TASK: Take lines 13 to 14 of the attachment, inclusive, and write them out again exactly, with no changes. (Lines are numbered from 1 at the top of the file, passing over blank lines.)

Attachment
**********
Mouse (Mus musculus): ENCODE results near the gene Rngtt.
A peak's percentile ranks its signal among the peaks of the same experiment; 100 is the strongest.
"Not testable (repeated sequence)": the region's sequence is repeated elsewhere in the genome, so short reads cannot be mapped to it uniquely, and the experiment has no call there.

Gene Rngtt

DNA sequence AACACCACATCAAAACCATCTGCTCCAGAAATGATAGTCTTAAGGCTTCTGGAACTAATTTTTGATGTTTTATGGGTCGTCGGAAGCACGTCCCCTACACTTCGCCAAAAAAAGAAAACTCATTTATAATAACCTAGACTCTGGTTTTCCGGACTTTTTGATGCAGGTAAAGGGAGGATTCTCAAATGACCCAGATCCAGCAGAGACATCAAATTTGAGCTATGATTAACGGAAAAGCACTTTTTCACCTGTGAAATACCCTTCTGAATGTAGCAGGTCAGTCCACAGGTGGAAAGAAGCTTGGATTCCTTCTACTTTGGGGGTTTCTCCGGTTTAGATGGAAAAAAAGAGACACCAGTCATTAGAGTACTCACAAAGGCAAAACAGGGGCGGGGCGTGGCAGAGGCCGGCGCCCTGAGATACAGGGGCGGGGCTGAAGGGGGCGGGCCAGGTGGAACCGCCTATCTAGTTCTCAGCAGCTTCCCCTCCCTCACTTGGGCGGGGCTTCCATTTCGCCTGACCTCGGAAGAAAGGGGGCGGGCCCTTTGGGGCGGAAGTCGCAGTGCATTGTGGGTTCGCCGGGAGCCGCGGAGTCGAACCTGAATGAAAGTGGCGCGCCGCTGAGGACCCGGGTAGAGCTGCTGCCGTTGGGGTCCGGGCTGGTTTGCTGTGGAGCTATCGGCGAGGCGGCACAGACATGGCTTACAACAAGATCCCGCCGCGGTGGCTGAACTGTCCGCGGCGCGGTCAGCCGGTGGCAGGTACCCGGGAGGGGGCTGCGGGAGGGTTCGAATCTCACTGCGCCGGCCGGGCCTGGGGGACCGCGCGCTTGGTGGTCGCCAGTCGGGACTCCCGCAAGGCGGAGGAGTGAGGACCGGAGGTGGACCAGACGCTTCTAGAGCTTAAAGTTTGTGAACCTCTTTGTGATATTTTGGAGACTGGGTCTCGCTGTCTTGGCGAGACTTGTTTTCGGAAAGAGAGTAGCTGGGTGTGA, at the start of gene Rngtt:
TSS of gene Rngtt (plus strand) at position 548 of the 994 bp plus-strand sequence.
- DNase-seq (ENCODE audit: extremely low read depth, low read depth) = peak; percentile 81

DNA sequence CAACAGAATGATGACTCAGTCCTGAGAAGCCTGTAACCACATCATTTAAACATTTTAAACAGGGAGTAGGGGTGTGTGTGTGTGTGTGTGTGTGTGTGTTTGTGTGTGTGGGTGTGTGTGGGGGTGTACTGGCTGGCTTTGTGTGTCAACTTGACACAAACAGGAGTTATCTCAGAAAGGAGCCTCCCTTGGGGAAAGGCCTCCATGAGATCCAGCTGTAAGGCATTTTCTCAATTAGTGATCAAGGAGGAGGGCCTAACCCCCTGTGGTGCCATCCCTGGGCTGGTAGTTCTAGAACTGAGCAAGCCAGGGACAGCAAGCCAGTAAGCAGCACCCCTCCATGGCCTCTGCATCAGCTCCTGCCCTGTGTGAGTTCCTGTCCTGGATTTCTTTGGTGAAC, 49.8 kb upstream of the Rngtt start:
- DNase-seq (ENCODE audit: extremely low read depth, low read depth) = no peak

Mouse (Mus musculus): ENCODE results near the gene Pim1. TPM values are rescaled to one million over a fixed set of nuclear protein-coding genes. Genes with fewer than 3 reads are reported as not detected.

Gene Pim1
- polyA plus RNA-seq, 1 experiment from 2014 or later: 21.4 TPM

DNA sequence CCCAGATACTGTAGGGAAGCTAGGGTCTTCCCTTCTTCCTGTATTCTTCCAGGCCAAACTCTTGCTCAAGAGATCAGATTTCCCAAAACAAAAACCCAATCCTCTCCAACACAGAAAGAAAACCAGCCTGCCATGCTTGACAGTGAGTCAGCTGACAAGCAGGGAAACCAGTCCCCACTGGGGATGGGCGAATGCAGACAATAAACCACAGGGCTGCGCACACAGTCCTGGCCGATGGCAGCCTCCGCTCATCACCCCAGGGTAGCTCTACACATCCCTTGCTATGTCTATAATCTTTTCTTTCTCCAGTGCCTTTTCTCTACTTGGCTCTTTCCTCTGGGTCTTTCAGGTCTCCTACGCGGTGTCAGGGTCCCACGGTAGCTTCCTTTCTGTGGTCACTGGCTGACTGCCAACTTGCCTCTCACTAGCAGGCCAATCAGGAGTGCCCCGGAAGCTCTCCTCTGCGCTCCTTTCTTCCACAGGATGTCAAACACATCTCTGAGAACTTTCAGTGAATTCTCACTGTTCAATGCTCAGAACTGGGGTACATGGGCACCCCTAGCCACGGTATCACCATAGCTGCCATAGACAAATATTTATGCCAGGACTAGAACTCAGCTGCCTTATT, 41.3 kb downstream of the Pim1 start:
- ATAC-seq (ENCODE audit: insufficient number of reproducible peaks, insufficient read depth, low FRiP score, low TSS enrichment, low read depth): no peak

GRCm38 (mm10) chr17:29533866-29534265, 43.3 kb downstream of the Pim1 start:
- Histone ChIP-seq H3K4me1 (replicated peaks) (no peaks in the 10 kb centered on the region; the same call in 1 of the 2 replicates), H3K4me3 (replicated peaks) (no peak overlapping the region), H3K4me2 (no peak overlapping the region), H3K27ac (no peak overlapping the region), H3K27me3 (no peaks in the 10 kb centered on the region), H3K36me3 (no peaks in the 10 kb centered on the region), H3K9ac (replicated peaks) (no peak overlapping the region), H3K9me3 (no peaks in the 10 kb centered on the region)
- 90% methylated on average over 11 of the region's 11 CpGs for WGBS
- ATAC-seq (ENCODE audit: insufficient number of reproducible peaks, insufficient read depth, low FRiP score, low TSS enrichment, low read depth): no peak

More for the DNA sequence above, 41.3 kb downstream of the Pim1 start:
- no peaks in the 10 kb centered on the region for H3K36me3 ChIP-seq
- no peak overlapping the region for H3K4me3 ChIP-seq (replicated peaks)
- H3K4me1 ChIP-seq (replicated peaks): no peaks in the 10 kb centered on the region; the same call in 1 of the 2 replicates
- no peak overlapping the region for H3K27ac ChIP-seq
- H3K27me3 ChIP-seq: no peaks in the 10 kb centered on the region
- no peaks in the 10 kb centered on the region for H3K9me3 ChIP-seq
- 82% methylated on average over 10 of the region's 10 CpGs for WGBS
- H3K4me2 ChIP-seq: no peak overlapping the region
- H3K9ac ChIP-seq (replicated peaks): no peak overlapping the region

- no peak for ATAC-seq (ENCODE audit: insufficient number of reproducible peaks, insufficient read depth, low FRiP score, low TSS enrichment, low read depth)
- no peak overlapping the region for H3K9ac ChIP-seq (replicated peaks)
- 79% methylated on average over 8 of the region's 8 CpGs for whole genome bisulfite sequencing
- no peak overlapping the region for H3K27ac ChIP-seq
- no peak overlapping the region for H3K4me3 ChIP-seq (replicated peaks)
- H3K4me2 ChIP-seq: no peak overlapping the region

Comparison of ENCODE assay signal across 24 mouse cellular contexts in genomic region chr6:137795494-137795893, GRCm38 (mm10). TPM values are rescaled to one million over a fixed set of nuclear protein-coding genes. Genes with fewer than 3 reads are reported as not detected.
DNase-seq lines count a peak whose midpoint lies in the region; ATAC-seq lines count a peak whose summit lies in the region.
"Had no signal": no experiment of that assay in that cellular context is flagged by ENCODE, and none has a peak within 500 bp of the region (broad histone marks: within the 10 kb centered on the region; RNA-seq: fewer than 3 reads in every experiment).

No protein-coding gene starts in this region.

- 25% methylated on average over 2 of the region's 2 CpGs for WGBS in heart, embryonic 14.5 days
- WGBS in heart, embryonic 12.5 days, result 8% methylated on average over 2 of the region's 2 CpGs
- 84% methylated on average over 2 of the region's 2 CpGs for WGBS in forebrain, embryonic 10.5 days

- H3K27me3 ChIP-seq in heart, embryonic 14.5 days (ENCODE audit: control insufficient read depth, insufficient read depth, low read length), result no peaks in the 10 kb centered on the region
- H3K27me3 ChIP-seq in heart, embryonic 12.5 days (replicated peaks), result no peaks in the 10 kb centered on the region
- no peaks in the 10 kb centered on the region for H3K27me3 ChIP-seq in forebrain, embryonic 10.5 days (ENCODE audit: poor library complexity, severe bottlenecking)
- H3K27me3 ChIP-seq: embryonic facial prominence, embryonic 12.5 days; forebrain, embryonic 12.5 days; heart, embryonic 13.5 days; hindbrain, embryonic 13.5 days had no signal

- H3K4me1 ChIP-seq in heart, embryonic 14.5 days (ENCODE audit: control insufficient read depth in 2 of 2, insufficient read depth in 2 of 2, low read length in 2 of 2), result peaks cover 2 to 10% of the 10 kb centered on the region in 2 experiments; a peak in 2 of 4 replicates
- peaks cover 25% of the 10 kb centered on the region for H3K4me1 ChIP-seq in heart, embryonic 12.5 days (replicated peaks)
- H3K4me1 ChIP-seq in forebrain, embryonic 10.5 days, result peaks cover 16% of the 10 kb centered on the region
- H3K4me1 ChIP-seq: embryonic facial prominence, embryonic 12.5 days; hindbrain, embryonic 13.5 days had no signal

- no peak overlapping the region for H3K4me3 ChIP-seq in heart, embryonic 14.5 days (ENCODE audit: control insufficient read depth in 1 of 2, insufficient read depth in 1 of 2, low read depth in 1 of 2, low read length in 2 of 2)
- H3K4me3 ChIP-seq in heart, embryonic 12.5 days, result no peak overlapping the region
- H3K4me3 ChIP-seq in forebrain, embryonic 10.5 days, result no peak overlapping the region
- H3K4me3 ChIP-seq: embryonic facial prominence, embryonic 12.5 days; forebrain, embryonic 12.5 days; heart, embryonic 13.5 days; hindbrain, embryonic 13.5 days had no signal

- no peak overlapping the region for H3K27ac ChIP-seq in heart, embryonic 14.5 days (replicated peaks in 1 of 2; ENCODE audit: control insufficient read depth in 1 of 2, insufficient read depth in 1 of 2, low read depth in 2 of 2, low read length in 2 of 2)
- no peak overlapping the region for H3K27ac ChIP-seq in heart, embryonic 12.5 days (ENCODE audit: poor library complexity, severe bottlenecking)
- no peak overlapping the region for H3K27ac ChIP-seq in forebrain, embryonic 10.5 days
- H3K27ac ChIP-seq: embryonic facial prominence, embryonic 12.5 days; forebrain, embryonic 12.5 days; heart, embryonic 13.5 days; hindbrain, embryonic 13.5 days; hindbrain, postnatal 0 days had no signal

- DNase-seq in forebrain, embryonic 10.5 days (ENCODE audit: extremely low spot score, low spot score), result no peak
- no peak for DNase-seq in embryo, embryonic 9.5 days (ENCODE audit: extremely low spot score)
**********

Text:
DNA sequence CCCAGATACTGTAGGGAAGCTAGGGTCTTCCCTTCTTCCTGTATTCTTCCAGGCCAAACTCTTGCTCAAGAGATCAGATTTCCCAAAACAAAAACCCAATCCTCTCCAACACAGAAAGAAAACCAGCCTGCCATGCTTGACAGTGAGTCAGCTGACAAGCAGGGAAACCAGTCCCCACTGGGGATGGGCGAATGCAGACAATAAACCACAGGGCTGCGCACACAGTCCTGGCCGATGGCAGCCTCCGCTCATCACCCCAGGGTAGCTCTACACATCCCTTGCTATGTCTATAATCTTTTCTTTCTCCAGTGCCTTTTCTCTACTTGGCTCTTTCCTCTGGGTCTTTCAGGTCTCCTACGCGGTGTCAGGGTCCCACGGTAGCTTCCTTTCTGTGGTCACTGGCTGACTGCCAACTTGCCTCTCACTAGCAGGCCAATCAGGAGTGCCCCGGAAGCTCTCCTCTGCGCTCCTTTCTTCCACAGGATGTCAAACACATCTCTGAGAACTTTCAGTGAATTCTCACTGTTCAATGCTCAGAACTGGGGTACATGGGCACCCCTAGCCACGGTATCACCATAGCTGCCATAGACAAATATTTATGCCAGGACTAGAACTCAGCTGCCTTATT, 41.3 kb downstream of the Pim1 start:
- ATAC-seq (ENCODE audit: insufficient number of reproducible peaks, insufficient read depth, low FRiP score, low TSS enrichment, low read depth): no peak